Costco Vs. The Wine Wholesalers: In Court

If you thought the cynicism involved in the political fight to allow wineries to ship direct to consumers was  blatant, just wait for the battle over who gets to sell wine to retailers and restaurateurs heats up good.

That’s what happened yesterday in a court room in Washington State.

On the same day the Washington Liquor Control Commission issued draft language for a new direct to consumer wine shipping law that would allow anyone to buy wine from anyone, the state of Washington told a judge that if it were forced to let Costco sell wine at lower prices the public would be hurt.

Costco is suing the state of Washington because state law requires the chain to buy wine from a Washington Wholesaler, instead of directly from wineries, while state liquor stores are allowed to buy directly from wineries and negotiable a more favorable price. Costco cites both the recent Granholm v. Heald Supreme Court decision that demands in-state and out-of-state wineries be put on equal footing when it comes to selling wine to the public. Costco says the same principle must apply to the way retailers obtain product to sell. Costco also claims that the extra demands the State puts on retailers when purchasing wine for retail is in fact restraint of trade prohibited by the Sherman anti-Trust Act.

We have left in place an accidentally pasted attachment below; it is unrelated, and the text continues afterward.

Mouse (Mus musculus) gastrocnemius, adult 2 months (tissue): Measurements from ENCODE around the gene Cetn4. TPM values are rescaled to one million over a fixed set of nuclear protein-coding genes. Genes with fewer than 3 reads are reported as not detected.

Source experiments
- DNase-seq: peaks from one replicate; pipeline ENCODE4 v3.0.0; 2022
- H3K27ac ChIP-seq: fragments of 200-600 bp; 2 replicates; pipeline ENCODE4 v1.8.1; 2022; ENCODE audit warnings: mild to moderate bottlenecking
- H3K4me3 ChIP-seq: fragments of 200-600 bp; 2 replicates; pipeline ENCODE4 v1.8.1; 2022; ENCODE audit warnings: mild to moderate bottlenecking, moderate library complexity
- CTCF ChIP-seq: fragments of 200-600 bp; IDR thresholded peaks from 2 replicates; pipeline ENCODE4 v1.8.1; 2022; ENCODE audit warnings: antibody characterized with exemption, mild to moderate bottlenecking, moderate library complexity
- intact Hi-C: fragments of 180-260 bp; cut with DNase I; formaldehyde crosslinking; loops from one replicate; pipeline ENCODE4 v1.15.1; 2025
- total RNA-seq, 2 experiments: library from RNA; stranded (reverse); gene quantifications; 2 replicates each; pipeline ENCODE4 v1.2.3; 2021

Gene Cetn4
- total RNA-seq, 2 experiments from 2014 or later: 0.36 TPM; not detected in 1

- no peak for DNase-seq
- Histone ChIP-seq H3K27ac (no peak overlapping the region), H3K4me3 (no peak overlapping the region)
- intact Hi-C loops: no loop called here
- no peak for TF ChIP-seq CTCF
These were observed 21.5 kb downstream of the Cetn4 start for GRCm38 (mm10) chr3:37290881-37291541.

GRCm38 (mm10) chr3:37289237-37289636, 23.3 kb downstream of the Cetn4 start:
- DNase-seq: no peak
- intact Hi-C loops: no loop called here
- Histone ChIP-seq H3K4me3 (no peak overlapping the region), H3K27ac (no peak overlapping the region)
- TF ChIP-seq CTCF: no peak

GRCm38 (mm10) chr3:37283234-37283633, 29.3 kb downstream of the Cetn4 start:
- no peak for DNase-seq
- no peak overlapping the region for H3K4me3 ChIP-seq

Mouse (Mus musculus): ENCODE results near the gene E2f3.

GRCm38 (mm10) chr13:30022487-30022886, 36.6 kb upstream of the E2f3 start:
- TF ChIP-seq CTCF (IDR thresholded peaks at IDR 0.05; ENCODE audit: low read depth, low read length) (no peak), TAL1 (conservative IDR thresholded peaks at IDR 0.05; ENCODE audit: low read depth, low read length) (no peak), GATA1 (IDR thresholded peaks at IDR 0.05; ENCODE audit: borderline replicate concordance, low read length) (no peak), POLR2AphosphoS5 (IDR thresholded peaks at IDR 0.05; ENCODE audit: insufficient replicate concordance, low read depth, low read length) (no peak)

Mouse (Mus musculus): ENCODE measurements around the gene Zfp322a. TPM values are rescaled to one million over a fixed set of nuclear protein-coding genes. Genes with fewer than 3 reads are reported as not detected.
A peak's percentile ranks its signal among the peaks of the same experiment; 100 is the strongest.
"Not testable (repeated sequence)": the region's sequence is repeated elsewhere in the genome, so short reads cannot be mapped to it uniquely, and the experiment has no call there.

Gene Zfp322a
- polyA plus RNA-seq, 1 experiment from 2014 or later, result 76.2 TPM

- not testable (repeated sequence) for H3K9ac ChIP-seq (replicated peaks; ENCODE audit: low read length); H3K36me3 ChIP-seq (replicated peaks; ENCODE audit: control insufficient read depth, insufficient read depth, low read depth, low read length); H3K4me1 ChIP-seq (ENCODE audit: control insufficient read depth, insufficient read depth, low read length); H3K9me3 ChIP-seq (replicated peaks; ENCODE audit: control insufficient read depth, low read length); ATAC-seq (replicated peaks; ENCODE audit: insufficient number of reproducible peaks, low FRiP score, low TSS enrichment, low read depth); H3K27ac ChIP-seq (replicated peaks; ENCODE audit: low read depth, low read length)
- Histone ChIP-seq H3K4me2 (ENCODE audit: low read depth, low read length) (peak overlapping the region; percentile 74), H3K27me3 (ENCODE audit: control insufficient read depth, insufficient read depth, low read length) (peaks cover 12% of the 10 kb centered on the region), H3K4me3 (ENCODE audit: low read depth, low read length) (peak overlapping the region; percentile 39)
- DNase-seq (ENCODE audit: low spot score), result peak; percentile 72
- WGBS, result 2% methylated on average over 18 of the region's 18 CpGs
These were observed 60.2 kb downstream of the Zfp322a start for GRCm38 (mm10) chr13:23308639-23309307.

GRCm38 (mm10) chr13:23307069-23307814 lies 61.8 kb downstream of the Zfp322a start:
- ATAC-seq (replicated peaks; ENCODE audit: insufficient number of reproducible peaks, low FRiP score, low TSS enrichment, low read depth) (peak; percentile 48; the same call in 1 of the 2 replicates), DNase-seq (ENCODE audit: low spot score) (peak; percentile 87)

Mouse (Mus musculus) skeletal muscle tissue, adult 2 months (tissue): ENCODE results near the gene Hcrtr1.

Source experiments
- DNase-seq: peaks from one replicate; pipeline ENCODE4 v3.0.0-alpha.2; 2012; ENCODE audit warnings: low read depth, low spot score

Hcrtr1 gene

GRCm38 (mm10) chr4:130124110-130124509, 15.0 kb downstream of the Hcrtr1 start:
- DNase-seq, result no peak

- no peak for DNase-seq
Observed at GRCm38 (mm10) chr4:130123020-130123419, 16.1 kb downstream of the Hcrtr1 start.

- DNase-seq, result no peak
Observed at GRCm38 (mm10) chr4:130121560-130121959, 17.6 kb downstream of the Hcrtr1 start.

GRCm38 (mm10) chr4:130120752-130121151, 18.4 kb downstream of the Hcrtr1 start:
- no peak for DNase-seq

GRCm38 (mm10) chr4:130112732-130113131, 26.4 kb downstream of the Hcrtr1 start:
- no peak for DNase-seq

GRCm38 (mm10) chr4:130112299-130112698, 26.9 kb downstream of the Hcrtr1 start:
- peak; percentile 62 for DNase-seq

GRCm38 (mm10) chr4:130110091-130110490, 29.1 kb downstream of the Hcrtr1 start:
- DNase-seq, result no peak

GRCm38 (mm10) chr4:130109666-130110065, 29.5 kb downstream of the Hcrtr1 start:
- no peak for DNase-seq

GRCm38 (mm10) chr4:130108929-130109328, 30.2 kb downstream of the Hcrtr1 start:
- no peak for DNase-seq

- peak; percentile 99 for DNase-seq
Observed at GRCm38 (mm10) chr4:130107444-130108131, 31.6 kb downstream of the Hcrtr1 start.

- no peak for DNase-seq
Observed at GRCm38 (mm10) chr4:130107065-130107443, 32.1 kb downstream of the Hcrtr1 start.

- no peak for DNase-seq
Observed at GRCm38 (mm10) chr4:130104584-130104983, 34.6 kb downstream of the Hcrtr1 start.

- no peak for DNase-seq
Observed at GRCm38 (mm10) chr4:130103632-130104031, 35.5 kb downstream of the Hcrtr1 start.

Washington and, yes..once again, the Washington wine wholesalers—who Costco is forced to buy their wine from in Washington—claim that the recent Supreme Court ruling does not apply to them. Who knows. We’ll see about that. But they also claim that if Costco were allowed to buy its products directly from wineries, rather than wholesalers, the burden of regulating such a system would be too great, and that maintaining a well regulated system of collecting alcohol taxes is so important to the state that they should be allowed to retain the current system to keep the system all neat and tidy for them.

This is absurd on its face. It would still be absurd he we only had Pony Express riders to deliver reports by out of state wineries as to how much wine they had sold Costco in Washington State.

What I need here is help. I need help from someone, anyone, to explain to me why the financial interests of the wholesalers is more important than the financial interests of Costco. Furthermore, I need someone to explain to me why the financial interests of the consumers are of less importance than the financial interests of the wholesalers.